Other counties have scored higher than Anderson. Some of those are Franklin at 19, Spencer at 18.7, and Shelby at 18.7.

  • It was a day like any other workday.
    I woke up around 6 and was messing around the house, getting ready . . . and the phone rings.
    “Something’s wrong with your daddy,” Mama said.
    After talking to her a few seconds, I found out he was hurting in his back. I could hear him over the phone, groaning. She had already called my younger brother, Bertram, who lives up the road from them.
    “I’ll call an ambulance,” I said and hung up.
    After calling 911, I called her back and Bertram was there.

  • Column as I see ’em …
    It shouldn’t come as much of a surprise that judge-elect John Wayne Conway gave his opponent in November’s election the heave-ho as highway supervisor.
    Chip Chambers, who opposed Conway, didn’t exactly endear himself to the cagy political veteran by posting numerous videos on his website that picked apart Conway’s 20 years as a magistrate.

  • Whether it’s fetching unsweetened tea from Mickey D’s (my wife won’t let me drink sweet tea; she says I’m already too sweet), or meat in the grocery store (no salad stuff, thanks; I only eat things that eat salad) folks love to ask me to predict the outcome of next month’s judge-executive election.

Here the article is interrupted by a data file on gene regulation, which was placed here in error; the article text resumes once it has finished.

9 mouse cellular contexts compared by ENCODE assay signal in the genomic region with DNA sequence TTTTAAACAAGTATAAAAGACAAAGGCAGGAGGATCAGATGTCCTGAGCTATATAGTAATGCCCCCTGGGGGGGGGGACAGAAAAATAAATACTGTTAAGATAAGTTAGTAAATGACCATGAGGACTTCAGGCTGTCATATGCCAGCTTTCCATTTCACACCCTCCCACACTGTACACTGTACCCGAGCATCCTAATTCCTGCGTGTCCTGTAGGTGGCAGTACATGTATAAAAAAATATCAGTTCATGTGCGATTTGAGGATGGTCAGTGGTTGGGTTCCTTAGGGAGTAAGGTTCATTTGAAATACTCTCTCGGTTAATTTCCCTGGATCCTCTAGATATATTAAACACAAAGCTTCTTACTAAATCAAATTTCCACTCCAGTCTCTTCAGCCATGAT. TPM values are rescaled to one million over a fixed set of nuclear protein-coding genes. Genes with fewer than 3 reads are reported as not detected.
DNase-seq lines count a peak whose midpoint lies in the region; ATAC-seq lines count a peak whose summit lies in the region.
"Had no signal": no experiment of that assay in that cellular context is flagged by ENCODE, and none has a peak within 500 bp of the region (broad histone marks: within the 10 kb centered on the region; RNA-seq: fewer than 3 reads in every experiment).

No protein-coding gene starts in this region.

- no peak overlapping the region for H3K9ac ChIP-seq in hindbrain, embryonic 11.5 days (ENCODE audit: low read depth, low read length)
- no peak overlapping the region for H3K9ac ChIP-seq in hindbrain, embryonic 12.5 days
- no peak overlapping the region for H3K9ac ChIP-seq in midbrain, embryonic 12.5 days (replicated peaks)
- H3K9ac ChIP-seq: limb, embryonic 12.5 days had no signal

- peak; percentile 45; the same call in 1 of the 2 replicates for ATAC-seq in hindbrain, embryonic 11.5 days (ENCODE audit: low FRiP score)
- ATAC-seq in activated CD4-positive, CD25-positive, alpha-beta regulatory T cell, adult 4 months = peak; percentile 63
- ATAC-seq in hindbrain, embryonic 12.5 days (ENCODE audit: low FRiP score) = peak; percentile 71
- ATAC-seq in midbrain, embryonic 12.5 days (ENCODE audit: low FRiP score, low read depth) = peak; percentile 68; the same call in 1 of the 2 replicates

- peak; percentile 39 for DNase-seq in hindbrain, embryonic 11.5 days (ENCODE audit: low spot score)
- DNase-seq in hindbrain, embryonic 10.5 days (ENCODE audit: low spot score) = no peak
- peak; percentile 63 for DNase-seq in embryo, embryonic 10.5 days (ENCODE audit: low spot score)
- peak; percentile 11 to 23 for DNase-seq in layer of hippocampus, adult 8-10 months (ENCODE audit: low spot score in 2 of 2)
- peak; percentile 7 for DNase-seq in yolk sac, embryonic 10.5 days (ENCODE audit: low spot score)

I have no idea why. Were I able to predict future events, instead of using this keyboard to pound out words I’d be using it to trade stocks and futures while eating pork chops and sipping tea on a tropical island.

  • Staff columnist Shannon Brock says she recently noticed the difference between being in "college shape" and "real world shape."

    For her column, see this week's Anderson News, available on newsstands across the county

    Subscribe online or by calling 502-839-6906.

  • Letter writers Raymond C. Drury and Jackie Robinson each submitted a letter in support of judge-executive candidate Donna Drury.

    Letter writers Brad Martin, Darrell and Shirley Bunch, Ray Woodyard, and Matthew M. McWilliams each submitted a letter in support of Sheriff Troy Young.